I should feel overwhelmed by the tall grass on my lawn, but I don’t. I’ve made arrangements for my mowers to be serviced and when the rain stopped for a day, mowed what I could with the push mower because the battery was dead in the rider mower.

Recharging the dead battery in the rider mower.

I tried to recharge the battery in the rider — yes, I know how — but it was pretty dead and didn’t charge right away. Night fell. The rains came again. And I charged the battery for a long time on Sunday. When I unhooked everything and turned the key, the rider mower started with gusto.

I wasn’t worried about possibly having to get a new battery. I found it annoying, and expensive, but not a crisis. I know how to change out a mower battery. I’ve done it before.

But the successful recharge made it unnecessary.

As for the rest of the lawn: I mowed the thickest parts with the push mower Saturday and know I will get to the rest when it stops raining and when I can. I feel no anxiety over it; only ownership. A sense of timing, but not a sense of defeat.

I am not in this situation because I am a widow. I am in this situation because it’s been a very rainy spring thus far and everyone is in similar situations.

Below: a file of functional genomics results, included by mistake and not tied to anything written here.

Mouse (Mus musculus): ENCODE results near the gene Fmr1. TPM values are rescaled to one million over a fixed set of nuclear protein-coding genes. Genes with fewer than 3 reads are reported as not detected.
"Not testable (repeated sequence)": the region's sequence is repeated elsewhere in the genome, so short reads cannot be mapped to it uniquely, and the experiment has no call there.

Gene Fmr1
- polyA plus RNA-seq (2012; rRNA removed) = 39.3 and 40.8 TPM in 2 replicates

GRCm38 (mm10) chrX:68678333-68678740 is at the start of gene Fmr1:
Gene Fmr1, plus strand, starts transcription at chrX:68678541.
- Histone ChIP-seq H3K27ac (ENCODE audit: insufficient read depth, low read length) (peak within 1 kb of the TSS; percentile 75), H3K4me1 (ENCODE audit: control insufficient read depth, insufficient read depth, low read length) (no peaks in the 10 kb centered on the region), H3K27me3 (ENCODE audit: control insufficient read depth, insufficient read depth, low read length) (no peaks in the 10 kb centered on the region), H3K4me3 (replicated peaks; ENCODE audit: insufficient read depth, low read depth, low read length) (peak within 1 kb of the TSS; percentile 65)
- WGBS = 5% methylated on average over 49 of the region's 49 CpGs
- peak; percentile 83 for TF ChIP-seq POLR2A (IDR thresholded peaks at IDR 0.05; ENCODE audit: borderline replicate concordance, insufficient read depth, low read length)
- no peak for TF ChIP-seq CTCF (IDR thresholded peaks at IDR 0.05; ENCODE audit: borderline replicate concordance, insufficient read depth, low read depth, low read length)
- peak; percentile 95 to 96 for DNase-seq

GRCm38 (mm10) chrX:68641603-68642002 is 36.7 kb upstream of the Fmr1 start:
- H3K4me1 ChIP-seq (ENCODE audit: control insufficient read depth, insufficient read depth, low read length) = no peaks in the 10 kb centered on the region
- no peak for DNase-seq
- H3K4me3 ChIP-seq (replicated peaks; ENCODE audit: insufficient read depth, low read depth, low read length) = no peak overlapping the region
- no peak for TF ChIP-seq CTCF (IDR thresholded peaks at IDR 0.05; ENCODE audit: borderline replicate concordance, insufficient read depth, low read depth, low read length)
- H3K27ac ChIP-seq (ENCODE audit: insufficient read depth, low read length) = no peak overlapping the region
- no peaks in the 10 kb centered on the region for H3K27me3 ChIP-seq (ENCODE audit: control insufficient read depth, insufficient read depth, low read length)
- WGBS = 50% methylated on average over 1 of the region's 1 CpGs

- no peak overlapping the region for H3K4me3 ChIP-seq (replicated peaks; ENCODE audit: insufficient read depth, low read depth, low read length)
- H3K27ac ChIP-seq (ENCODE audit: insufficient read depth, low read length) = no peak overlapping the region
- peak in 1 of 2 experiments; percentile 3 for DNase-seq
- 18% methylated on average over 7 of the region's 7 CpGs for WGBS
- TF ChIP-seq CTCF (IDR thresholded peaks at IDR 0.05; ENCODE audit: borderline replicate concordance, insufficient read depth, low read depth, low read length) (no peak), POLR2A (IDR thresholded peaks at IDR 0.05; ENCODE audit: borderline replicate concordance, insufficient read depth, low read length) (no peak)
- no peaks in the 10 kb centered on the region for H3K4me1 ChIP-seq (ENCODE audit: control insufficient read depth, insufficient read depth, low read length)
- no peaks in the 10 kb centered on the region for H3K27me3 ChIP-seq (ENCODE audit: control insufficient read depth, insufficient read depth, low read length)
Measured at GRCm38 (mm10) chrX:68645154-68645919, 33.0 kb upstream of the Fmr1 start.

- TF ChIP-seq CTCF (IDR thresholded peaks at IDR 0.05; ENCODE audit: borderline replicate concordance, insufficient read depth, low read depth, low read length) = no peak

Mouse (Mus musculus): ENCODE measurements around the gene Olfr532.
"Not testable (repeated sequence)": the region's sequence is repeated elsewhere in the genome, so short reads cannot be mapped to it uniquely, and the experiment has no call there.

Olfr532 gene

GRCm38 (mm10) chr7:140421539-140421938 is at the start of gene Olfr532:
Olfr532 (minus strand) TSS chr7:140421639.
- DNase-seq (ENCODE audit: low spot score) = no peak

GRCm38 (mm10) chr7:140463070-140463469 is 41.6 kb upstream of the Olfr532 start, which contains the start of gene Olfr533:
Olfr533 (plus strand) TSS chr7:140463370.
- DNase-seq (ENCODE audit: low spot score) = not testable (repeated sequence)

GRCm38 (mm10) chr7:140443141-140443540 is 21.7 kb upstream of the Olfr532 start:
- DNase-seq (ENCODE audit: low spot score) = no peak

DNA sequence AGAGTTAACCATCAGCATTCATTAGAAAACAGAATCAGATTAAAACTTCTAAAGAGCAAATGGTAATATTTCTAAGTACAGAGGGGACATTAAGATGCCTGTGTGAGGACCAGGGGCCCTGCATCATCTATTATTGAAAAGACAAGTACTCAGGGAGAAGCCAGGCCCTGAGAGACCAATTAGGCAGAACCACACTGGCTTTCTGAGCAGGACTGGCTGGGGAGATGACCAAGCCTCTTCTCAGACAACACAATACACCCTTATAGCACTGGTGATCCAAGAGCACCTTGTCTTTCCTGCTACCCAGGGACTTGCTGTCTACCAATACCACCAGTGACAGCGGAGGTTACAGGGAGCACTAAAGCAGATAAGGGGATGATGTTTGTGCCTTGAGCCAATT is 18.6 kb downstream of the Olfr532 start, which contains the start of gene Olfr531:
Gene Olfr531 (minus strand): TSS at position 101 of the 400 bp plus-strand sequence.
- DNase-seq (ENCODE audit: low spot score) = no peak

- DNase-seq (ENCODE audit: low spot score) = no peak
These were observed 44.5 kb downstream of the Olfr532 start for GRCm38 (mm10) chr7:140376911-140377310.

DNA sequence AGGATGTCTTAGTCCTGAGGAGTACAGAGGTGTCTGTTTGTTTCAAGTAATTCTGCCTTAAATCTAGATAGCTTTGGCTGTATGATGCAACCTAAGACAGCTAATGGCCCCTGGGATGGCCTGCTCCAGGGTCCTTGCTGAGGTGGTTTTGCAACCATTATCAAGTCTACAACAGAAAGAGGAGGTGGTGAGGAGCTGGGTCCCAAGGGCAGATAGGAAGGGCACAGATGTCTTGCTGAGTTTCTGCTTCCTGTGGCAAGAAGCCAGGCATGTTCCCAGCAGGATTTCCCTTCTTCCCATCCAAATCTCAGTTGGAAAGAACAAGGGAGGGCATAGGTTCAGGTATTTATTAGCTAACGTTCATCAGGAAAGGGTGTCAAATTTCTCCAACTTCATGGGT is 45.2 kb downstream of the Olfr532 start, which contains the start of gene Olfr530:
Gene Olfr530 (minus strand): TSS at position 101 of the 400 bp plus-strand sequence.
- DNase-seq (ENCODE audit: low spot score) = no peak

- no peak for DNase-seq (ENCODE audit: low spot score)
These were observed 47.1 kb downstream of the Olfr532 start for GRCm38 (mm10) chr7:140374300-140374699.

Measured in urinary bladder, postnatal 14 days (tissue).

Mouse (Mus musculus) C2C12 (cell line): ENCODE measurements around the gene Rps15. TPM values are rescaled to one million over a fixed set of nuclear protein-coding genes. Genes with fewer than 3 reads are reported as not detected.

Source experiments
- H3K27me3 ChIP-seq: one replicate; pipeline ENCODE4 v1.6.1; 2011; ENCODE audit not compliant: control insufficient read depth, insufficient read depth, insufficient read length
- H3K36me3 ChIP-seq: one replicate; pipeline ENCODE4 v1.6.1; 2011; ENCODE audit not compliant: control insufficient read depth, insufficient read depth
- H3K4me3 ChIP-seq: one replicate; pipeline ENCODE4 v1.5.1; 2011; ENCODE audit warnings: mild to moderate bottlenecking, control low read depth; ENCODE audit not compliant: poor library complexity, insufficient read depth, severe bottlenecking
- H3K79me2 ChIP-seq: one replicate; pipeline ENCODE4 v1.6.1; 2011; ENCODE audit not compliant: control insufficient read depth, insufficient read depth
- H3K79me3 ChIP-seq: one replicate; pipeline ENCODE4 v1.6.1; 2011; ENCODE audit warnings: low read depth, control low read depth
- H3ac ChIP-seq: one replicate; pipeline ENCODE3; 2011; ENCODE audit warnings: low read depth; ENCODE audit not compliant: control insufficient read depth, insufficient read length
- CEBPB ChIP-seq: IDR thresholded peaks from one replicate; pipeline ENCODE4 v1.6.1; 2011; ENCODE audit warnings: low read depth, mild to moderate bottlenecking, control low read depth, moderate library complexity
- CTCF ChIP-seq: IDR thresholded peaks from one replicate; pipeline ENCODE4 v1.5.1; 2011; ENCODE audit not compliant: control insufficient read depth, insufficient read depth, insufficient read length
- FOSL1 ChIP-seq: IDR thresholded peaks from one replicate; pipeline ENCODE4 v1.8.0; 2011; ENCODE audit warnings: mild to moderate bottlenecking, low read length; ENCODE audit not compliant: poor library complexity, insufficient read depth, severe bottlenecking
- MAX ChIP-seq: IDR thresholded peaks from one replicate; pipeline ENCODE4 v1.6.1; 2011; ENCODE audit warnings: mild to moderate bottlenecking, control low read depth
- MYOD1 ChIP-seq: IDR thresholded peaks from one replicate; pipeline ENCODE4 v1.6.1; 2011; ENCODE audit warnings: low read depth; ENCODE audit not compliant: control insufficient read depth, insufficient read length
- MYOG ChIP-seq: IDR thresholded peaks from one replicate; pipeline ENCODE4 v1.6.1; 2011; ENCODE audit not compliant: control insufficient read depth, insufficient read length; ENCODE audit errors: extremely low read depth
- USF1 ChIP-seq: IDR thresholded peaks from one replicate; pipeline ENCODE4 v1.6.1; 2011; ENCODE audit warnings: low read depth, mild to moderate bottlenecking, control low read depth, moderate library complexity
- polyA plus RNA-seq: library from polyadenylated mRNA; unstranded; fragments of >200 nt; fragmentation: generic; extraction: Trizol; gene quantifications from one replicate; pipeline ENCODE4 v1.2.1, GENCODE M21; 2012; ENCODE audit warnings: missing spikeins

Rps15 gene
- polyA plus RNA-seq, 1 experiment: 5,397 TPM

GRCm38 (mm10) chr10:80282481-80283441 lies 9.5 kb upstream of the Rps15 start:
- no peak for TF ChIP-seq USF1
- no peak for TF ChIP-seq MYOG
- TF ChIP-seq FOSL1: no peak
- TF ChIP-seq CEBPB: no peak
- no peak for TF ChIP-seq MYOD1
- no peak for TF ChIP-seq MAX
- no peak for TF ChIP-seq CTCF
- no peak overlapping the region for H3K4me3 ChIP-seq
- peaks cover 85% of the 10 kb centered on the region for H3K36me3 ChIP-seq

Self-confidence means strength to be who you are, wherever you are.

My approach to interpersonal relationships has changed too. I say what I think. I have definite opinions, and I own them too. I’m not unkind to people, but I’m not afraid to take my own path either.

Even though there’s more to do than one person could ever accomplish in one lifetime, even though I still really have very little control over some things in my life, and even though I usually approach things like getting ready for a dog show (think scaled down Westminster) with high anxiety, I find my attitude has changed.

I am choosing to take part in some things and not in others. I am making time for myself to slow down a little, or to not complicate really busy times in my schedule by trying to pack even more in than is physically possible to get done. I am doing things in pieces, rather than all at once, and think I am accomplishing more in the long run.

I am making decisions. Telling people like it is. Not shrinking from life. Being okay with it if some things have to go undone. Setting priorities.

I am redefining myself. I won’t ever be the person I was before I was married — nor the person I was when Jim was alive — but I can be a person who loves family and friends, who has commitment to work and hobbies, who has passion for the life I have.

Definitely still a work in progress, but I feel more open to life’s many possibilities. And that has certainly put me in a feisty state of mind.

 

JULIE HARRIS

About JULIE HARRIS

As a longtime employee of Bangor Daily News, I have served many roles over the years, but I now have a dream job as Community Editor. I live in Hermon with my four Brittany dogs: Sassy, Bullet, Thistle and Quincy, who keep me busy in various dog sports. I was widowed at age 51 when my husband, Jim, died of pancreatic cancer.